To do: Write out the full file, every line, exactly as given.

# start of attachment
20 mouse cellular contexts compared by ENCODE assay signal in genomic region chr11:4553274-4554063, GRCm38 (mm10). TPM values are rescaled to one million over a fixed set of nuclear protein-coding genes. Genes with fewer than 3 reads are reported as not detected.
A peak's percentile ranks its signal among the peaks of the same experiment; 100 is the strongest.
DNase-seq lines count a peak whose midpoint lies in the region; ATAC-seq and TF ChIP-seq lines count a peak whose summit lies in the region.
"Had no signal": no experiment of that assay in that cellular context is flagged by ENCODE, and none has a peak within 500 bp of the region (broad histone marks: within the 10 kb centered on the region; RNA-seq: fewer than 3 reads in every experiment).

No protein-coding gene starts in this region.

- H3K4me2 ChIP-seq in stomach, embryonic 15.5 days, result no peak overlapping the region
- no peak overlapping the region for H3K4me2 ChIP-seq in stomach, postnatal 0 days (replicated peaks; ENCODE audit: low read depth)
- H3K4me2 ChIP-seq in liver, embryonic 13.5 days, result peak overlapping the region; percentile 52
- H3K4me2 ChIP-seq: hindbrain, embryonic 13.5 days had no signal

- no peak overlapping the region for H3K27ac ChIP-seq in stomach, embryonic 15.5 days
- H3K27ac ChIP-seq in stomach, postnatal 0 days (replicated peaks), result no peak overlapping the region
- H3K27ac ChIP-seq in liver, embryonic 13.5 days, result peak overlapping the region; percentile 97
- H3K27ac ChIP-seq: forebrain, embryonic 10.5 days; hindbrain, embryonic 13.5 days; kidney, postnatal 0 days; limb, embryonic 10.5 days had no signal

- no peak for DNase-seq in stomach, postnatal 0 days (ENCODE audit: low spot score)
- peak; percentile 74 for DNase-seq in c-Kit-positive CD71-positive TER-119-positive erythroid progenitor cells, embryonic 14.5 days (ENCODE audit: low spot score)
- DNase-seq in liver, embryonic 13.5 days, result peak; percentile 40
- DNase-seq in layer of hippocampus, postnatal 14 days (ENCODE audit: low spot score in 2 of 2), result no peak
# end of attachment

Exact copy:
20 mouse cellular contexts compared by ENCODE assay signal in genomic region chr11:4553274-4554063, GRCm38 (mm10). TPM values are rescaled to one million over a fixed set of nuclear protein-coding genes. Genes with fewer than 3 reads are reported as not detected.
A peak's percentile ranks its signal among the peaks of the same experiment; 100 is the strongest.
DNase-seq lines count a peak whose midpoint lies in the region; ATAC-seq and TF ChIP-seq lines count a peak whose summit lies in the region.
"Had no signal": no experiment of that assay in that cellular context is flagged by ENCODE, and none has a peak within 500 bp of the region (broad histone marks: within the 10 kb centered on the region; RNA-seq: fewer than 3 reads in every experiment).

No protein-coding gene starts in this region.

- H3K4me2 ChIP-seq in stomach, embryonic 15.5 days, result no peak overlapping the region
- no peak overlapping the region for H3K4me2 ChIP-seq in stomach, postnatal 0 days (replicated peaks; ENCODE audit: low read depth)
- H3K4me2 ChIP-seq in liver, embryonic 13.5 days, result peak overlapping the region; percentile 52
- H3K4me2 ChIP-seq: hindbrain, embryonic 13.5 days had no signal

- no peak overlapping the region for H3K27ac ChIP-seq in stomach, embryonic 15.5 days
- H3K27ac ChIP-seq in stomach, postnatal 0 days (replicated peaks), result no peak overlapping the region
- H3K27ac ChIP-seq in liver, embryonic 13.5 days, result peak overlapping the region; percentile 97
- H3K27ac ChIP-seq: forebrain, embryonic 10.5 days; hindbrain, embryonic 13.5 days; kidney, postnatal 0 days; limb, embryonic 10.5 days had no signal

- no peak for DNase-seq in stomach, postnatal 0 days (ENCODE audit: low spot score)
- peak; percentile 74 for DNase-seq in c-Kit-positive CD71-positive TER-119-positive erythroid progenitor cells, embryonic 14.5 days (ENCODE audit: low spot score)
- DNase-seq in liver, embryonic 13.5 days, result peak; percentile 40
- DNase-seq in layer of hippocampus, postnatal 14 days (ENCODE audit: low spot score in 2 of 2), result no peak